Crystals Can Grow    
Growing Copper Sulfate Crystals
    Cochise College                                     

    Geology Home Page               

    Roger Weller, geology instructor ( )
    last edited:  12/22/15   
    copyright 2015-R.Weller



        One of the very best chemicals for growing crystals is copper sulfate.  The
   only trouble with it is that is a
poisonous chemical compound.  Because of its
   poisonous nature, it has been used to kill tree roots in sewers.  A solution of
   copper sulfate is simply flushed down the toilet to kill tree roots.  In some cases
   this treatment turned out to cause more harm than good.  If the sewer pipes were
   made out of cast iron, the copper sulfate reacted with the iron, causing the iron to
   go into solution and precipitating tiny copper crystals in the process.  The tiny
   copper crystals were then usually washed away by subsequent flushing, but
   larger holes were created in the iron pipes that allowed larger roots to grow in the
   pipes at a later time.  Because of its use in killing tree roots, copper sulfate can be
   purchased in hardware and plumbing supply stores.

        So, if you wish to grow copper sulfate crystals, you must seriously emphasize
   the fact to your students that the chemical is
poisonous and that they must wash
   their hands after working with this chemical.  One factor helping in the safety of
   using this material is that even in dilute solutions it has a very bad taste.

       Copper sulfate responds well to the supersaturation technique is which you
   dissolve as much copper sulfate as possible in boiling hot water and then allow it
   slowly cool
.  Nice crystals can form in as little as 4 to 6 hours. Warning!  Copper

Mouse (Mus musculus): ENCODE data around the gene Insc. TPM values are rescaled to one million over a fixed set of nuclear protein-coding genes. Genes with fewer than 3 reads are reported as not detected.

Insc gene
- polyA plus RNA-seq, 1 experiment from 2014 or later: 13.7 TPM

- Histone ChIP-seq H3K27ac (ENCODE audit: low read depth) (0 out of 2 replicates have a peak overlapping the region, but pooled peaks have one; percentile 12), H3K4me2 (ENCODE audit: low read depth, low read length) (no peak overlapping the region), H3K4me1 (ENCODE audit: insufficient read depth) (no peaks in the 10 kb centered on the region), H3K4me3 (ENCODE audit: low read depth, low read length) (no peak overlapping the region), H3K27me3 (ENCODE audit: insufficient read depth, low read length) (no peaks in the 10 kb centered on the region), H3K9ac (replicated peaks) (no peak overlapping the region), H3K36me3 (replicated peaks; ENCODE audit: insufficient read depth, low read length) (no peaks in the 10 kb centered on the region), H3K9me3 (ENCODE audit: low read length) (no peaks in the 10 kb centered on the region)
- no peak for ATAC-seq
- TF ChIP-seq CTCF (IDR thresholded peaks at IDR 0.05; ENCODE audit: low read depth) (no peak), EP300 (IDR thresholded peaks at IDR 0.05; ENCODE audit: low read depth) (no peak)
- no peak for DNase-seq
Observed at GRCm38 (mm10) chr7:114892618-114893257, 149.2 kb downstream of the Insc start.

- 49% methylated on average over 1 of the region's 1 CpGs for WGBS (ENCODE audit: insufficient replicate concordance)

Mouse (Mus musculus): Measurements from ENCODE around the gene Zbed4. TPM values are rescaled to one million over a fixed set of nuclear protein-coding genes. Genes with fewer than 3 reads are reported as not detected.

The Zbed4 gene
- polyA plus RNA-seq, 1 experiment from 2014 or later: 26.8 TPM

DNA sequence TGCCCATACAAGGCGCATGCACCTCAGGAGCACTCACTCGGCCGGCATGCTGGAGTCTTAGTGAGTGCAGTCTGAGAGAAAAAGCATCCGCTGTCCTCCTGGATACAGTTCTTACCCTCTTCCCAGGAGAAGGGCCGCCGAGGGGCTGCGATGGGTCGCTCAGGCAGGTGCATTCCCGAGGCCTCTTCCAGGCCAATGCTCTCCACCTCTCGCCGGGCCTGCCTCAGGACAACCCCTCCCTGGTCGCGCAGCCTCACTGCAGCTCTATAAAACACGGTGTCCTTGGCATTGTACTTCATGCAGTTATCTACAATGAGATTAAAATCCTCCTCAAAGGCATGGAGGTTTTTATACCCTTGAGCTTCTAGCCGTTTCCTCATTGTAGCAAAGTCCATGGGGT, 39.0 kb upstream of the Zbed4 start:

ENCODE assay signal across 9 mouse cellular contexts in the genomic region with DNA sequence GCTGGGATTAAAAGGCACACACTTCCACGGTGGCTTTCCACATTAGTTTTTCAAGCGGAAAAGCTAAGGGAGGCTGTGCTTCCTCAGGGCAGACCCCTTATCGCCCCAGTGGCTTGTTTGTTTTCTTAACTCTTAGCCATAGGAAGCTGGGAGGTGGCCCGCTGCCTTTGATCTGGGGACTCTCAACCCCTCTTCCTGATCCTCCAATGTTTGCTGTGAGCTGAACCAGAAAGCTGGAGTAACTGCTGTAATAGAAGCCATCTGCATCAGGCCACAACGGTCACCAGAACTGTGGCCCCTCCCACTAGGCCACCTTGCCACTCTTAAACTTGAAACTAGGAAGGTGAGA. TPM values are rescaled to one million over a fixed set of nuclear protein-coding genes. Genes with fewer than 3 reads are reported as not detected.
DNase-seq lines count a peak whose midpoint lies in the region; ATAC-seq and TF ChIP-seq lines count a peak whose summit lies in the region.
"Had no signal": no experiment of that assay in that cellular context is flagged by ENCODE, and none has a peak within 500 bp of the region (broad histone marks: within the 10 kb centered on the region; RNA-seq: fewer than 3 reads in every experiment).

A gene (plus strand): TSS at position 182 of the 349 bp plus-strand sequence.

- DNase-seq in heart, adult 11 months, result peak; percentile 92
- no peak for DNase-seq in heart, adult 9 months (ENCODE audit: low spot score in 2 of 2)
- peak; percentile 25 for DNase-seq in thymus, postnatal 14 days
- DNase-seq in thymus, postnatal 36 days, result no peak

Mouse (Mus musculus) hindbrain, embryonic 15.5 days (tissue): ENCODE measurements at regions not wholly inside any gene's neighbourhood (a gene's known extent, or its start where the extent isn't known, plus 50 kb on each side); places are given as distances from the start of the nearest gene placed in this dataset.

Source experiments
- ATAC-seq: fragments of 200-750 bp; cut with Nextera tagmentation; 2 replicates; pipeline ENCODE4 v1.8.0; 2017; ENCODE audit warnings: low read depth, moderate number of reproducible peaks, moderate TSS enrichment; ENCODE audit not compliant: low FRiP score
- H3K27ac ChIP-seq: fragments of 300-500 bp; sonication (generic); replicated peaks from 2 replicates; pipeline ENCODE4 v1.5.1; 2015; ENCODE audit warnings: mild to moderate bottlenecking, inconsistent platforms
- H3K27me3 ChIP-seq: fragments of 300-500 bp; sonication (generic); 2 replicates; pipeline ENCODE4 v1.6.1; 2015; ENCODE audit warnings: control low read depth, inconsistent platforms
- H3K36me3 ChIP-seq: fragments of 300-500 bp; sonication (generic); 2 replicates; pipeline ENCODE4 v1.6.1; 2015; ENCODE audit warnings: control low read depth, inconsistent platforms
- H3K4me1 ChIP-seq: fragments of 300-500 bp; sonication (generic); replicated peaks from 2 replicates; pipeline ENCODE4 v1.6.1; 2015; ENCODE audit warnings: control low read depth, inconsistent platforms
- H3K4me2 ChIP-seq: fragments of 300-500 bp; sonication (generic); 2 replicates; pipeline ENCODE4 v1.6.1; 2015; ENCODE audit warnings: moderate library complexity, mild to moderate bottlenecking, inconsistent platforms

sulfate chemically reacts with iron, so do not try try to warm a solution in a stainless
   steel kettle. 
One of the videos listed at the bottom of this page shows crystals of
   copper sulfate that were grown in four hours by the supersaturation technique.


        The best, sharpest and clear copper sulfate crystals form by the evaporation
   process.  Just prepare a saturated solution (in which you have dissolved as much
   copper sulfate that you can in water).  Carefully and slowly pour this solution into
   a clean glass or plastic container, making sure that any undissolved crystals are
   left behind in the first container.  Any crystals that are transferred to the new
   container will become seed crystals that will trigger off the formation of crystal
   growth.  Too many seed crystals will produce myriads of tiny copper sulfate
   crystals instead of just a few, large crystals.  Even the process of pouring the
   saturated solution from one container to another can trigger the production of
   large numbers of seed crystals.  Carefully pouring the solution slowly and
   avoiding any splashing will reduce the chance of creating extra seed crystals.



        The solution on the right was allowed to evaporate for two weeks and it
   produced the following crystals.


    a nice cluster of copper sulfate crystals

   The deep beautiful blue color makes copper sulfate a popular chemical for
   growing crystals.

   Copper sulfate produces Triclinic crystals.

   The triclinic shape of copper sulfate can be seen in this cluster of crystals.


        Copper sulfate crystals are somewhat strange.  Some crystals can hold their
   color for years with no change, while others dehydrate and turn into a white


   This crystal  of copper sulfate is nearly twenty years old.  Note the white
   patches    where it is starting to dehydrate.


        Notice the fingerprints on this crystal of copper sulfate.  The crystals that have
   been grown at room temperature from solution are water soluble.  Moisture from
   your fingers can dissolve these crystals and leave finger prints on the crystal
   surfaces.  So, if you want to keep  your specimens shiny, don't touch the crystal
   surfaces.  The finger prints also indicate that some of the copper sulfate dissolved
   and now you have some copper sulfate on your hands.



        The attractive specimen above is also nearly twenty years old.  It was kept
   away from heat and light which is why it did not deteriorate.


     When copper sulfate forms naturally, it is known as the mineral chalcanthite.


  links on growing copper sulfate crystals

  How to Grow Copper Sulfate Crystals 

   VIDEO: 4 Hour Copper Sulfate Crystals
   VIDEO: My Biggest Copper Sulfate Crystal Ever
   VIDEO: Copper Sulfate Crystal